Your only real step to get the film usable would be to figure out just how much fog is there, and expose to get above it. With the long straight lines of new films, this can be quite possible to do, if the fog truly is even (and not too thick).
    2F/2F

    "Truth and love are my law and worship. Form and conscience are my manifestation and guide. Nature and peace are my shelter and companions. Order is my attitude. Beauty and perfection are my attack."

    - Rob Tyner (1944 - 1991)

  4. #4
    Athiril's Avatar
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    2F/2F; the slow pass scanning should average/phase out the wave pattern though?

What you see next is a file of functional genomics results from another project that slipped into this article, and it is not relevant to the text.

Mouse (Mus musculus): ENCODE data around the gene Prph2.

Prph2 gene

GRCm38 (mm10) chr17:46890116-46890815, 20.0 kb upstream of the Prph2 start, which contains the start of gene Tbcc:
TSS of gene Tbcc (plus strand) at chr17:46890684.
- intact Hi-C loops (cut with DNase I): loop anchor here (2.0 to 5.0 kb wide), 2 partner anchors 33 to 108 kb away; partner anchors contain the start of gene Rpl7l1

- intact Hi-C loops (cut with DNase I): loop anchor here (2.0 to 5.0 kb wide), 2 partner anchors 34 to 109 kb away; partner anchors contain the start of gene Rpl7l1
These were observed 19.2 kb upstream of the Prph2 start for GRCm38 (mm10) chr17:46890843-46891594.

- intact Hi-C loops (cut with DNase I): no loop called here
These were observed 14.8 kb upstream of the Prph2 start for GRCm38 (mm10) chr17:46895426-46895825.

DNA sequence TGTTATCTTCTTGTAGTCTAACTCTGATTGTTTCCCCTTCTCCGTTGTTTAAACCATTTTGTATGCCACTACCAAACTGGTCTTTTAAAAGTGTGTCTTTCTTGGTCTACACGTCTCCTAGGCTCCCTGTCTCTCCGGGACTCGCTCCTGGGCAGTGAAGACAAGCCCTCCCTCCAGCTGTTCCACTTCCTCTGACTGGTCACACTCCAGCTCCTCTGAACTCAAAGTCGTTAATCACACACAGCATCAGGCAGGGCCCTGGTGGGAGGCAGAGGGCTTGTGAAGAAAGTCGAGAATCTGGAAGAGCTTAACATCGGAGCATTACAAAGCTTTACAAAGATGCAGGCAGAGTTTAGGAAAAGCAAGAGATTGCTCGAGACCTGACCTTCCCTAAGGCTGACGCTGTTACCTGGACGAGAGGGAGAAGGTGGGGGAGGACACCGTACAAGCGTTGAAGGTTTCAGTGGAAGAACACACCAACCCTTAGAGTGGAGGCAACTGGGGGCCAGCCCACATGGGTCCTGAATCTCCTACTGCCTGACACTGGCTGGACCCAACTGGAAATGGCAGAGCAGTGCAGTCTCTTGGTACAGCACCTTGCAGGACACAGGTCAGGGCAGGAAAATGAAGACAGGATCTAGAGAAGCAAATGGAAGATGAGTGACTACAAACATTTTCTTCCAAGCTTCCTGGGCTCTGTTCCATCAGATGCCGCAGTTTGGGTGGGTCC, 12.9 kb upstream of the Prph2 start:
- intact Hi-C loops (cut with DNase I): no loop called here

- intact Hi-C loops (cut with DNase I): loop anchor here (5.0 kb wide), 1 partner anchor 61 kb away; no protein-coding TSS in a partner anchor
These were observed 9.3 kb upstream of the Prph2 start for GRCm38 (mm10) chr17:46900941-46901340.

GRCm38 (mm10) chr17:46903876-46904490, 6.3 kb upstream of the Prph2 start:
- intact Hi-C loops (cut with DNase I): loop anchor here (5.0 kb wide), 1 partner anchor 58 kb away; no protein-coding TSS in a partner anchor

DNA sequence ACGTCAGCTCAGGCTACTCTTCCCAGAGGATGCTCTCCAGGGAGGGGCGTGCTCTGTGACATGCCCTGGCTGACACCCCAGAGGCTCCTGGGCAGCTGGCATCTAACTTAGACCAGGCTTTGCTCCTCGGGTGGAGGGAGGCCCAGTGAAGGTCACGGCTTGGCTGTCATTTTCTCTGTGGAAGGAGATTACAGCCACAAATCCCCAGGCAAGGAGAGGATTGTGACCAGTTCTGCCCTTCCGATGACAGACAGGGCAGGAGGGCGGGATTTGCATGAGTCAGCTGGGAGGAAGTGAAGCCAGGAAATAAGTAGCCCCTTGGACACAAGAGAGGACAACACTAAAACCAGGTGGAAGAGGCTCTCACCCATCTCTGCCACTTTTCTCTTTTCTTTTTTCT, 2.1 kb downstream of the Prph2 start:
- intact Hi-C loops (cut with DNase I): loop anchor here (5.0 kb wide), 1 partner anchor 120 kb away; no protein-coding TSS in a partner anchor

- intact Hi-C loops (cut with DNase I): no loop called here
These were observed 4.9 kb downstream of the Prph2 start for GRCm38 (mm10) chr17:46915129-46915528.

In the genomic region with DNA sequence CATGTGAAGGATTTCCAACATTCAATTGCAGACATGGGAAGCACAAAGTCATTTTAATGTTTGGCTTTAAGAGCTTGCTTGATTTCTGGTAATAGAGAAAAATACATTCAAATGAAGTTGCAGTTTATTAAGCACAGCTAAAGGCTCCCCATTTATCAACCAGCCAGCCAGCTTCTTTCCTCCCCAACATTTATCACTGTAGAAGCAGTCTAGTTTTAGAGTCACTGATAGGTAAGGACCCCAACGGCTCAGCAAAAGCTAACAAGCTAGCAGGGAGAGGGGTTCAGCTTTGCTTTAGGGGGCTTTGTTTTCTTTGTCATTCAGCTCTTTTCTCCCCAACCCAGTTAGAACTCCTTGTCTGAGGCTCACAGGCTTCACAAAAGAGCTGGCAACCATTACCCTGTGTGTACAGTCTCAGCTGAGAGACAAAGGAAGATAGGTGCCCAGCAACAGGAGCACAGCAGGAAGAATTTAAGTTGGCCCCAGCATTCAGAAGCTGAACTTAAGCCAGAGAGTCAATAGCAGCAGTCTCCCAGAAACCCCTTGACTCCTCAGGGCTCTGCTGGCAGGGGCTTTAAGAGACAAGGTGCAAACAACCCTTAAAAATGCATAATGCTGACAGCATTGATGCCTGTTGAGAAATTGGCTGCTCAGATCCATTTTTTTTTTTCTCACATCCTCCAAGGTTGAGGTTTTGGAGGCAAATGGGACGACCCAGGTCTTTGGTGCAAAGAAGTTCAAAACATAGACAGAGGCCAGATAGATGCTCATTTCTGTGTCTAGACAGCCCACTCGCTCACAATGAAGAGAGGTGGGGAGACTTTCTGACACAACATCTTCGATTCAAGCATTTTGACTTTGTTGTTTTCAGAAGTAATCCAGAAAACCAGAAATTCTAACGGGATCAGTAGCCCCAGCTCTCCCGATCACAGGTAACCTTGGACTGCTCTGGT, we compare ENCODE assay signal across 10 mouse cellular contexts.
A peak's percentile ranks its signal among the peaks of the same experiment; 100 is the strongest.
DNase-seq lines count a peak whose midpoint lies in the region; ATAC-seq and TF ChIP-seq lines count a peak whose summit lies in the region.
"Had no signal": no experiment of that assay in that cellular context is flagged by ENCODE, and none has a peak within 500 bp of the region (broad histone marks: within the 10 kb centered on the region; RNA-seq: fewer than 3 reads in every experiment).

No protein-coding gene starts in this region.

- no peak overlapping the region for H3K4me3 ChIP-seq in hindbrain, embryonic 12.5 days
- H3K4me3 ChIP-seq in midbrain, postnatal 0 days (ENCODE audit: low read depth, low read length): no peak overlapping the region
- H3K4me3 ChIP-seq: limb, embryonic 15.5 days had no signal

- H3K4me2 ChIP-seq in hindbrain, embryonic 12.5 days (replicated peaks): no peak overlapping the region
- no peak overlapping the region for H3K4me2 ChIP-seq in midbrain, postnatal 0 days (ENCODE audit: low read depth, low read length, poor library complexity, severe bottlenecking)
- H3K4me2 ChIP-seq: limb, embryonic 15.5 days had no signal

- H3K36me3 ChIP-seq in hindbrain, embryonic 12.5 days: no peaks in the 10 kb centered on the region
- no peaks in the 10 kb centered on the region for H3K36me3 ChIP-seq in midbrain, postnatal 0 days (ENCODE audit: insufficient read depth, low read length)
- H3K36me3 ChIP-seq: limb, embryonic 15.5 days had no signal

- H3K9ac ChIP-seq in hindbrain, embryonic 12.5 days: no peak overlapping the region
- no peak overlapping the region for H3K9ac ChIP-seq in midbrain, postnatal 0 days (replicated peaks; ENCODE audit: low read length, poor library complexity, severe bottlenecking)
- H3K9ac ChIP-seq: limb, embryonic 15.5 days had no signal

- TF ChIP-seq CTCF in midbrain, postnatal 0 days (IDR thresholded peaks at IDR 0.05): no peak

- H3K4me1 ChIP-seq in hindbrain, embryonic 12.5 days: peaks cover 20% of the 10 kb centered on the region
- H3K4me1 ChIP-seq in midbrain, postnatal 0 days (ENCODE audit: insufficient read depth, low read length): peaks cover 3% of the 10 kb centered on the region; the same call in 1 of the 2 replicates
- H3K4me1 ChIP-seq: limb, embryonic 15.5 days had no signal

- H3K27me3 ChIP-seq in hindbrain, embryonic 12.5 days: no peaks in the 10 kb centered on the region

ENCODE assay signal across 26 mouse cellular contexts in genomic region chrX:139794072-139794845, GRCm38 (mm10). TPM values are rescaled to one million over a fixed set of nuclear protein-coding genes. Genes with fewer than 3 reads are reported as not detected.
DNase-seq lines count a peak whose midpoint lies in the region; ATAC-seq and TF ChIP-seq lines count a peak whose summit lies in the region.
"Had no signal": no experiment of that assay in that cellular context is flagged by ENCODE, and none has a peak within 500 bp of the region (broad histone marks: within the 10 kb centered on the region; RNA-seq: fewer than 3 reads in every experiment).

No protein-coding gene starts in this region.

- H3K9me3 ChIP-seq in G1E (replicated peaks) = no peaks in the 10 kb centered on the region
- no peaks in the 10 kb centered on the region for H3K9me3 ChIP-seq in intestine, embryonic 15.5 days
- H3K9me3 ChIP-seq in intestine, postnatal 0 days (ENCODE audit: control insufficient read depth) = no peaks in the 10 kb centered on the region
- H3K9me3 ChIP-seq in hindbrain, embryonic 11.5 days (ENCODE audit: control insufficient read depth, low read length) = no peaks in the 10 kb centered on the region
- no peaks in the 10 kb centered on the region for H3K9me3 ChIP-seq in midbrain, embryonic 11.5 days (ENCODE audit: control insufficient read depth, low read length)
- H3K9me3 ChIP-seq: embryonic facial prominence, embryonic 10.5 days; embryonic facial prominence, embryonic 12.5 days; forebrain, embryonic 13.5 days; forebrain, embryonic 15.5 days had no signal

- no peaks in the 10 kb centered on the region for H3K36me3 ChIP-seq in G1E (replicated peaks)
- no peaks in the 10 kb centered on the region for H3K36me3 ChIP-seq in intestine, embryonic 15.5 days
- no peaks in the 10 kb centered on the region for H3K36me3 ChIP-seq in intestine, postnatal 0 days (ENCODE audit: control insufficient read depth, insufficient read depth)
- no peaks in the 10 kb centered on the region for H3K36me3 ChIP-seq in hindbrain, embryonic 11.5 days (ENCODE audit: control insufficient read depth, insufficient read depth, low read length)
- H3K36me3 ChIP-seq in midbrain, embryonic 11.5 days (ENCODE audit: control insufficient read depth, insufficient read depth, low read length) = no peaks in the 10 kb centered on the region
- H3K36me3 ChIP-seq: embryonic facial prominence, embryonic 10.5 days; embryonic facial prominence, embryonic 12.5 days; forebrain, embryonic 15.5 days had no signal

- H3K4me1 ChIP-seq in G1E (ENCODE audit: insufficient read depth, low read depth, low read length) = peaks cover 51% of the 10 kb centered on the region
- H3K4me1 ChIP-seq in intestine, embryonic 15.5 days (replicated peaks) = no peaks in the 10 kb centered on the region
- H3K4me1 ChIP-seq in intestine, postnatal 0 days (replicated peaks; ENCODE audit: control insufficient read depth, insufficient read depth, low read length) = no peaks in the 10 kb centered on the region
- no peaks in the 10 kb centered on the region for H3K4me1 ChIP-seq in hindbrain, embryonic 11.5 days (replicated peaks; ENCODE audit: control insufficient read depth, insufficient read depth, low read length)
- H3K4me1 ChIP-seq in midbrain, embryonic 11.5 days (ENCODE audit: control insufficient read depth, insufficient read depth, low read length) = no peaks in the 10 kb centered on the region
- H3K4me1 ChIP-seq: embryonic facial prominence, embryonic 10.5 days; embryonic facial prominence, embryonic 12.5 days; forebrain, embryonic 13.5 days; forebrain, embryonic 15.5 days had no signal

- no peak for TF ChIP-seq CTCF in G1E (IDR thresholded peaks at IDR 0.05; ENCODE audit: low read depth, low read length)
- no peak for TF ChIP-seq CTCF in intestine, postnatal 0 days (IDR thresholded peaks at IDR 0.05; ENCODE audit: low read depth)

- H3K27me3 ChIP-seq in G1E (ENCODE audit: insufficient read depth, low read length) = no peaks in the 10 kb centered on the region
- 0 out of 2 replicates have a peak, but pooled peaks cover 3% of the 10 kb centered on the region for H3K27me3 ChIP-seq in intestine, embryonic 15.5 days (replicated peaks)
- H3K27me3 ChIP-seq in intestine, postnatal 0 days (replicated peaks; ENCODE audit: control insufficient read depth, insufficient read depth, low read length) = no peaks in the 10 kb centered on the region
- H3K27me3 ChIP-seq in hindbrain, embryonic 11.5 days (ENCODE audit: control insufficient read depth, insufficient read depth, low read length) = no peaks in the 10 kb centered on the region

5. #5
    2F/2F's Avatar
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    Maybe. I don't know.
    2F/2F

    "Truth and love are my law and worship. Form and conscience are my manifestation and guide. Nature and peace are my shelter and companions. Order is my attitude. Beauty and perfection are my attack."

    - Rob Tyner (1944 - 1991)

  6. #6
    Athiril's Avatar
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    Re: Lead Bags - Silver has a similar attenutation level to lead for X-Rays.. fully developed sheet film stuck together in a few layers in the inside of a bag would be good too.


    In any case, here is Kodak's word with specific examples from specific machines.
    http://www.kodak.com/global/en/servi.../tib5201.shtml

  7. #7

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    Sorry, but you're screwed. At least, the film is. I'm surprised you weren't aware of this as the topic has been repeatedly covered in photographic forums over many years now. There's very little you can do to overcome the damage. It's permanent.